And now, as depressing as an early-bird special, the commercial has arrived long ahead of primetime. Inspired by but not reprising his Ferris role, Matthew Broderick shuffles through the commercial, halfheartedly repeating lines from "Ferris Bueller's Day Off" and finding himself in situations ripped from the 1986 John Hughes comedy. Once again, Broderick doesn't want to work, so he fakes an illness and heads off on an adventure. When he says to the camera, like Ferris had more than 25 years ago, "One of the worst performances of my life, and he never doubted it for a second," we can't help feeling Mr. Broderick is trying to tell us all something that might not make Honda execs so happy.
Or perhaps the joke is on us. The Web has been abuzz for days about the ad and the extended version, available now on YouTube, will only ensure Ferris and Honda are part of the pop-culture conversation in the lead-up to Sunday's Super Bowl. Why the ad arrived so early, though, remains an open question.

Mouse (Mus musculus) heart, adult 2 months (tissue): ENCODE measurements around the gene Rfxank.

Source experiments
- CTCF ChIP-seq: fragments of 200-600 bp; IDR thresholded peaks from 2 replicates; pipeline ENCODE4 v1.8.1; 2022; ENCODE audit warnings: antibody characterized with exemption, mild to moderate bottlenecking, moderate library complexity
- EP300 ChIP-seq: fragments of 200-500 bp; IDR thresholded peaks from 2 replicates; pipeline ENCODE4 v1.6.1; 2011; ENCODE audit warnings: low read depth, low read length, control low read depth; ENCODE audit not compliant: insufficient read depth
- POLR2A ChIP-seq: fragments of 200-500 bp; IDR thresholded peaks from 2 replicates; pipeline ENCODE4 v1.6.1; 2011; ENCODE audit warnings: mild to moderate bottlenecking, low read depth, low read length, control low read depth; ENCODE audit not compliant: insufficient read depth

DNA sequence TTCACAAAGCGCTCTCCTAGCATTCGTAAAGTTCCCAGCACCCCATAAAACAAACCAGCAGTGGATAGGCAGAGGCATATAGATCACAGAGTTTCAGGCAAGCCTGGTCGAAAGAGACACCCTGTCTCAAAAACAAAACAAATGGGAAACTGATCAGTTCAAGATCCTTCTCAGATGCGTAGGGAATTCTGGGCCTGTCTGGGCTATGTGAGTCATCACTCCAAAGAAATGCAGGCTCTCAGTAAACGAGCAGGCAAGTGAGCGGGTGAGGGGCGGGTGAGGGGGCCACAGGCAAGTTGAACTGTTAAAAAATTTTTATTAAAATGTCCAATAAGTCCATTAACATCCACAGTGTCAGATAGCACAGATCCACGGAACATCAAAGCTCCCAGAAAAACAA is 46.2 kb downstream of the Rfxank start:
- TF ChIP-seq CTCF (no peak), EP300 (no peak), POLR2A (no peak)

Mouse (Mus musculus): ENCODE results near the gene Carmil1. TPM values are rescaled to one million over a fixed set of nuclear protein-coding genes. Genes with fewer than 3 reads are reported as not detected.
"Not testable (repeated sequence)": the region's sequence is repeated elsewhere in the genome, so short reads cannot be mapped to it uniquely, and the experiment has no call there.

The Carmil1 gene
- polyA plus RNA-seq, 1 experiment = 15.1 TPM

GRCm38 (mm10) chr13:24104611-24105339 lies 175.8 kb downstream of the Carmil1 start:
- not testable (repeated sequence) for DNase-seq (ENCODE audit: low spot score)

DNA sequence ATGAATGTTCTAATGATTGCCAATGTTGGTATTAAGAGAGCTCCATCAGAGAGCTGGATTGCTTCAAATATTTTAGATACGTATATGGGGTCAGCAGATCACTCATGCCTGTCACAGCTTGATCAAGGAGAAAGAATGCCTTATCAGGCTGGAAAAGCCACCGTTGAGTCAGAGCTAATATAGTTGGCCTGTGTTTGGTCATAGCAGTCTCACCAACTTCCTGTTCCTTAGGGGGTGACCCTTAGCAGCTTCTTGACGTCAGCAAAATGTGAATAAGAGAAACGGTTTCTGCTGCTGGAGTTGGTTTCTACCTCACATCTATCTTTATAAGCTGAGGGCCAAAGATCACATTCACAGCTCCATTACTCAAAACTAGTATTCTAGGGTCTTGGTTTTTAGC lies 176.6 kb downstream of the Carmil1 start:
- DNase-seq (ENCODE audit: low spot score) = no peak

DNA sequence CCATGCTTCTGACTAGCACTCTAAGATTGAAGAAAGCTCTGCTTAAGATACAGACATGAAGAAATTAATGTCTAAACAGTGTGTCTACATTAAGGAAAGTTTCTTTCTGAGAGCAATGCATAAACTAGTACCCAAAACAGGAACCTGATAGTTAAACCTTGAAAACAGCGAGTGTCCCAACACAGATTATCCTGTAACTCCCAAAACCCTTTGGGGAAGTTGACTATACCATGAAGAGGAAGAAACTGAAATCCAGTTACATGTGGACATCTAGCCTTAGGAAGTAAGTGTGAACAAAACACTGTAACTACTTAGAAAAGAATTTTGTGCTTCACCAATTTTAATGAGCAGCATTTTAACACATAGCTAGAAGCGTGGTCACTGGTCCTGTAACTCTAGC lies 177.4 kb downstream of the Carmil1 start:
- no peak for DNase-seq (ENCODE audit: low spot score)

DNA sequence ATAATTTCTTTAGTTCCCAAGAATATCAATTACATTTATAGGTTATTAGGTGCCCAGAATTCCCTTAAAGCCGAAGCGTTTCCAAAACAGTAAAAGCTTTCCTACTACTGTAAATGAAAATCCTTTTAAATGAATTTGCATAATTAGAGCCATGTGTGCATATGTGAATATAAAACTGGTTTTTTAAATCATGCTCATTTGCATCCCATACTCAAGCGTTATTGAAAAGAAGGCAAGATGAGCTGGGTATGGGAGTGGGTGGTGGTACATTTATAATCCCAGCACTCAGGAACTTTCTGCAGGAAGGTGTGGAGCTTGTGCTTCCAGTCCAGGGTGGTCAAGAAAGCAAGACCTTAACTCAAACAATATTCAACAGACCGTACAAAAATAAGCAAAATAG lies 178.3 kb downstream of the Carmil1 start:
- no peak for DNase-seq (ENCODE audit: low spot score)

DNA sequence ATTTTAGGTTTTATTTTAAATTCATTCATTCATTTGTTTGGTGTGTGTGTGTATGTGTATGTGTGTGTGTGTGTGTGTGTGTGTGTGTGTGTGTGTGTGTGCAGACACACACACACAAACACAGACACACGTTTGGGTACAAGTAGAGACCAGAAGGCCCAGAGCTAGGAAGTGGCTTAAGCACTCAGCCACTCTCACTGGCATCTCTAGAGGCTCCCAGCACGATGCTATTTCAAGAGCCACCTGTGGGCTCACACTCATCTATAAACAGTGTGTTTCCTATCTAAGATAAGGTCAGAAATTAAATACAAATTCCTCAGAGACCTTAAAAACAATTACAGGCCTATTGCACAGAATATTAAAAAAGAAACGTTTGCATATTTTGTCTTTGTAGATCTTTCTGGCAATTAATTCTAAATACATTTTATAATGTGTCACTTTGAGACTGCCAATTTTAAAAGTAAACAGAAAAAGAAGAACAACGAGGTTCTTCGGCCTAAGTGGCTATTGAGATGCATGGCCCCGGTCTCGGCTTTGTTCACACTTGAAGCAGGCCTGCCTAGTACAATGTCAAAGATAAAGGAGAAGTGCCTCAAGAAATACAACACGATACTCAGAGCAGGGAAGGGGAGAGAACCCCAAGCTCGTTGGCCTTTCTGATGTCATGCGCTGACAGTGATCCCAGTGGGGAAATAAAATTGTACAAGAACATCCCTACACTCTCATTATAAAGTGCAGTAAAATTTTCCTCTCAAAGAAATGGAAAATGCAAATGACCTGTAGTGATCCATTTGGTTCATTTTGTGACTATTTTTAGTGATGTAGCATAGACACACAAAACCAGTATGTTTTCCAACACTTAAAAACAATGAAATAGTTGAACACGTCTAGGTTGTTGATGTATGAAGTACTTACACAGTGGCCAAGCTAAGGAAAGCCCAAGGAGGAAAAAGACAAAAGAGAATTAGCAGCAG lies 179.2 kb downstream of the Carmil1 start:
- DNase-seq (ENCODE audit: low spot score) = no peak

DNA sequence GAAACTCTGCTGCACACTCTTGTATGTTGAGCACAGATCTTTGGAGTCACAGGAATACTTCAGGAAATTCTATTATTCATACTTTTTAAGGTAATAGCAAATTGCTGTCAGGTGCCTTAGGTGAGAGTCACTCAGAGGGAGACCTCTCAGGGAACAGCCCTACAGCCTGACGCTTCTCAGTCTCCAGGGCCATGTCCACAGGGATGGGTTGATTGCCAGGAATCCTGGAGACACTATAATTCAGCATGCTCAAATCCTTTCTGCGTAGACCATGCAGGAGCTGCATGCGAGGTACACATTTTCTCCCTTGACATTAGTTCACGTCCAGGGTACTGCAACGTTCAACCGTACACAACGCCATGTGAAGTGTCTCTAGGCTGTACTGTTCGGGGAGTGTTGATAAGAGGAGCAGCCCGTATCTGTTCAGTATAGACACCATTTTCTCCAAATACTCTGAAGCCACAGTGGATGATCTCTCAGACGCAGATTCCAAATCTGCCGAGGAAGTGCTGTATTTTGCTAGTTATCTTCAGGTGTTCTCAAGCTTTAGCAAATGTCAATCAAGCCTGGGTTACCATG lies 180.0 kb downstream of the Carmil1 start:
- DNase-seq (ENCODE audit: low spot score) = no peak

We have many others. Is it true, as the automotive blog Jalopnik reported, that "Hangover" director Todd Phillips oversaw the effort, and if so, why is the whole thing not funnier? Why did Broderick play himself, rather than Ferris? Does Broderick really need the money? And what would Hughes, who passed away in 2009, say?
At the same time, it could be worse. The ad did deliver some amusing moments (a staring contest with a walrus, for example) and we never get tired of "Oh Yeah" by Yello. At the very least, the ad made for a far better reimagining of a beloved '80s comedy than Billy Crystal's short-form sequel last year to "When Harry Met Sally..." That viral video managed to be both unfunny and sacrilegious. At least Honda didn't turn Ferris' buddy Cameron into a vampire.